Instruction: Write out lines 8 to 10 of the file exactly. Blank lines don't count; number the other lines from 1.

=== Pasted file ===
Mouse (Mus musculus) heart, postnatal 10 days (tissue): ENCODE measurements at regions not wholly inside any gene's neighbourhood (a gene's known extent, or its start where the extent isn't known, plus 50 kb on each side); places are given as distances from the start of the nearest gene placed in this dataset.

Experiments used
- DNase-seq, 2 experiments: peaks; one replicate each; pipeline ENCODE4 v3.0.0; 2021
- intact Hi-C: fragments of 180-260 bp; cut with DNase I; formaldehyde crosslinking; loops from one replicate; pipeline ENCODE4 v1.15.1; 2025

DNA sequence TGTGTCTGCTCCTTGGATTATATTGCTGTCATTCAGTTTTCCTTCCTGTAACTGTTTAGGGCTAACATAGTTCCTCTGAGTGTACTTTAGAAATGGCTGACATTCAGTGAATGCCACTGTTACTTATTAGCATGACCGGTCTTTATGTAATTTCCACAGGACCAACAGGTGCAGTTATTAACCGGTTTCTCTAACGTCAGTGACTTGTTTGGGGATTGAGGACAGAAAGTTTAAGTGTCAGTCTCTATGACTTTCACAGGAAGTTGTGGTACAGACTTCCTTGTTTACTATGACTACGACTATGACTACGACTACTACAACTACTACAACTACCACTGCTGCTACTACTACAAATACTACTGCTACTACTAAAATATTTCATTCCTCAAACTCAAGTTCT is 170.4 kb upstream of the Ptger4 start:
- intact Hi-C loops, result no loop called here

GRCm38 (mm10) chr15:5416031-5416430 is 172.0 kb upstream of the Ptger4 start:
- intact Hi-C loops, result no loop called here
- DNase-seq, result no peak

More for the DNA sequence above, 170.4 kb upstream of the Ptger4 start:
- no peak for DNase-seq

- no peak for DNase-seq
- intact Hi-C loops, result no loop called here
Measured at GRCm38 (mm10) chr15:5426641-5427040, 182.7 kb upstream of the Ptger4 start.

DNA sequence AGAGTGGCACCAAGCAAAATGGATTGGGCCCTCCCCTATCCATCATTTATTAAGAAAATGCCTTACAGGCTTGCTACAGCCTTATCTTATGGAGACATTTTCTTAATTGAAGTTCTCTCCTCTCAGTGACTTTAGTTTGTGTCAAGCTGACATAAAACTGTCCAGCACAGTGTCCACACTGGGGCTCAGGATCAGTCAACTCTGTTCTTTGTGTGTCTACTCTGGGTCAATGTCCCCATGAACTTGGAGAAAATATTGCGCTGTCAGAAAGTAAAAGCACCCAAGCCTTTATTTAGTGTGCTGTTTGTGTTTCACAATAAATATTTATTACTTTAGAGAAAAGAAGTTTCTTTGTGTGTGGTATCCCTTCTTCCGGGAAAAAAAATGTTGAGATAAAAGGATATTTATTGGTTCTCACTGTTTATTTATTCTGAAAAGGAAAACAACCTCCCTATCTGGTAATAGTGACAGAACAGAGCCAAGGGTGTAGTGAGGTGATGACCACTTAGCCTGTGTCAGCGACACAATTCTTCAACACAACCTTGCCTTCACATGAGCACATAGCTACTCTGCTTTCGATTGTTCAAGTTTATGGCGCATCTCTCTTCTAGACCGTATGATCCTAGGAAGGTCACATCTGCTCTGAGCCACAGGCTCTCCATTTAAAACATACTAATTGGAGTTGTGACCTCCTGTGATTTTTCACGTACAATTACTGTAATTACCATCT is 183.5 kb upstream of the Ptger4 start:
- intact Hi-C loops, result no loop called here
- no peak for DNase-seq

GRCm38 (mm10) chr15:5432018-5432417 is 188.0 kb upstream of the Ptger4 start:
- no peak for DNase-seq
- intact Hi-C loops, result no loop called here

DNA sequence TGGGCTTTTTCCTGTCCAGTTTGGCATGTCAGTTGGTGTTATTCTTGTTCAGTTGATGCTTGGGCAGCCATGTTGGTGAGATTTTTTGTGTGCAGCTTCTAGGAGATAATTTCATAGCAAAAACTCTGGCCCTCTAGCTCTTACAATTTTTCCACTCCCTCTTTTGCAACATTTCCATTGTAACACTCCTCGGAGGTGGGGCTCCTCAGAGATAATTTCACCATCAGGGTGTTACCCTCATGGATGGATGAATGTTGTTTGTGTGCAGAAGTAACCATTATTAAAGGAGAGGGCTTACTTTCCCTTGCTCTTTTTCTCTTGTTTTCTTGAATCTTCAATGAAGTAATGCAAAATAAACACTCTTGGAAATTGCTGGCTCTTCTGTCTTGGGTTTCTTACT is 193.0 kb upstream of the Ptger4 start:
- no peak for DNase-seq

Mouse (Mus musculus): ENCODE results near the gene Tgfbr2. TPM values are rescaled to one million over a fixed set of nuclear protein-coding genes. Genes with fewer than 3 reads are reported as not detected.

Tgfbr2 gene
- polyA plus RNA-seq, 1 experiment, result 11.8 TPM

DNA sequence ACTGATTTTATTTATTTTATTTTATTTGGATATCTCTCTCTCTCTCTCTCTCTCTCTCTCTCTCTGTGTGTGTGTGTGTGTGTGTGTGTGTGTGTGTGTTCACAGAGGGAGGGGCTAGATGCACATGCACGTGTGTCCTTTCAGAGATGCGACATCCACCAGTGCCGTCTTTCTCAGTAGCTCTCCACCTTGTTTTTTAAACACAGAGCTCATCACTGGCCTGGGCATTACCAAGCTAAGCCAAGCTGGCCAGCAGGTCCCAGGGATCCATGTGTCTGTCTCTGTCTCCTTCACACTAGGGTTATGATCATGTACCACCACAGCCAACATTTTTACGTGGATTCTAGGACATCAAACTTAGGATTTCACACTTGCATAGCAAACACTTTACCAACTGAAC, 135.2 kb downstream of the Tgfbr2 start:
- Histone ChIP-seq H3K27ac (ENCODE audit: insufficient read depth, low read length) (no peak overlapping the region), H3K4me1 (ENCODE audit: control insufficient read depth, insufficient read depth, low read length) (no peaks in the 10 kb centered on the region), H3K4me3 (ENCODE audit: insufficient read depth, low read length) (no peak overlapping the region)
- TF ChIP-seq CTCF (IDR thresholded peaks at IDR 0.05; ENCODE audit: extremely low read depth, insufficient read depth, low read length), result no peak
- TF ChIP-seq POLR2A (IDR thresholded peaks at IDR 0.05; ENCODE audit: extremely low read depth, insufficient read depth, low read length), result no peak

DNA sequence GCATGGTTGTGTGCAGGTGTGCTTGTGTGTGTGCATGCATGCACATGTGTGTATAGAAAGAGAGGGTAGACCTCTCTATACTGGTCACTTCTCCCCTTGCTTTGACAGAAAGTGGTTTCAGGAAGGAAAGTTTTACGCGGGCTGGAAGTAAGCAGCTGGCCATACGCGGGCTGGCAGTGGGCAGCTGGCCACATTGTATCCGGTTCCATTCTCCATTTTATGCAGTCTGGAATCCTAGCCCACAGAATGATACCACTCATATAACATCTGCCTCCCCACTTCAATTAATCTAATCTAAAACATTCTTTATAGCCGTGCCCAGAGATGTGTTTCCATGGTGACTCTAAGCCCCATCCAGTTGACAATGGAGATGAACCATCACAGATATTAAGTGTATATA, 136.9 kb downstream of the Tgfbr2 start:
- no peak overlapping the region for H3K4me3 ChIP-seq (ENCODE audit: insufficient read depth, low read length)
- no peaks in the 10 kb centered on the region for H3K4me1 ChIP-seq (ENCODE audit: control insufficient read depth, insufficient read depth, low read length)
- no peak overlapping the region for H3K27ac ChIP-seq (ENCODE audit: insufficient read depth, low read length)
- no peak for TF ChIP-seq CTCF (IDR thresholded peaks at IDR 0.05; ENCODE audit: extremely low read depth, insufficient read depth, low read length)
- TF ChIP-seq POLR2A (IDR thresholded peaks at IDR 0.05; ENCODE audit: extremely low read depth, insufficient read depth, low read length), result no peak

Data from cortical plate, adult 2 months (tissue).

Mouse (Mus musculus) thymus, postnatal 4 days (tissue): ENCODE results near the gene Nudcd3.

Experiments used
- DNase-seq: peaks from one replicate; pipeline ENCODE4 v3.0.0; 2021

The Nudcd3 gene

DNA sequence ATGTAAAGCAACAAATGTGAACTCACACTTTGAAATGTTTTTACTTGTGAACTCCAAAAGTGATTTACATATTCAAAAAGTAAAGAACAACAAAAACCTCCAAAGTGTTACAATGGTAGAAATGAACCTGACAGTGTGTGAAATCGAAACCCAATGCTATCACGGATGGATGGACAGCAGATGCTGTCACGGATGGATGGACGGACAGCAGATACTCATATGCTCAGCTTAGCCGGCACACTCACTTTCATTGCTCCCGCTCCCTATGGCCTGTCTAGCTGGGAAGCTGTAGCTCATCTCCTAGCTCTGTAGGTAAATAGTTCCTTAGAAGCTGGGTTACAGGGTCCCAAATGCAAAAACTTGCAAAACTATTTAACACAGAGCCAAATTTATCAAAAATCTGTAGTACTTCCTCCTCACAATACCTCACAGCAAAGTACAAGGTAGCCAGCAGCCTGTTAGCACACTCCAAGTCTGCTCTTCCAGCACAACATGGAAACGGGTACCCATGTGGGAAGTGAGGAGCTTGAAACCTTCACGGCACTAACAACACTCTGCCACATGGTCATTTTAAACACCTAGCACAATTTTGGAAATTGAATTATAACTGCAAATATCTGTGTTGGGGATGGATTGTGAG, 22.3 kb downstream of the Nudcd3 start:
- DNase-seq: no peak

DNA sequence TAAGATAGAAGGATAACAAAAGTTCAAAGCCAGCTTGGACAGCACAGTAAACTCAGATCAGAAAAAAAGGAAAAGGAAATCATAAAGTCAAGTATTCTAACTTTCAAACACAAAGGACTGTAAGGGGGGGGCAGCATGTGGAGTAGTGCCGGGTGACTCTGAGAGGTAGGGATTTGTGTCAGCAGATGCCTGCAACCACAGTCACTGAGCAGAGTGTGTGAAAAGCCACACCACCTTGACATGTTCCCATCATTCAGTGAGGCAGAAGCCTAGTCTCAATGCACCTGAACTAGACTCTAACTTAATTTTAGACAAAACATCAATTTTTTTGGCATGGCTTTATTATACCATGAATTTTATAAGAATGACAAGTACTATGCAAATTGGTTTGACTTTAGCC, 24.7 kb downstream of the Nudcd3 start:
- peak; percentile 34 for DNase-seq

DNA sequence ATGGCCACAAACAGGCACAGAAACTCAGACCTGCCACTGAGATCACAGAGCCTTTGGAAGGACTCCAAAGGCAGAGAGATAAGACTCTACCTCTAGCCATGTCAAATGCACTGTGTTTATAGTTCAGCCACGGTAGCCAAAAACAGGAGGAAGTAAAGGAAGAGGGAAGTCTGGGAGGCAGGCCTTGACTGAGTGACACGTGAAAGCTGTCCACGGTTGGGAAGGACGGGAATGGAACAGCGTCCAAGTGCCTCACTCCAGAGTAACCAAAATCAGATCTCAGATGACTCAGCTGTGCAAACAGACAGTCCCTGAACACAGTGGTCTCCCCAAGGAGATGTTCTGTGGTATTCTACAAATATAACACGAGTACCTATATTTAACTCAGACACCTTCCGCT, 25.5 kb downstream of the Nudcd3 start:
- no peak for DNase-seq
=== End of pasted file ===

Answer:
- intact Hi-C loops, result no loop called here
- DNase-seq, result no peak

More for the DNA sequence above, 170.4 kb upstream of the Ptger4 start: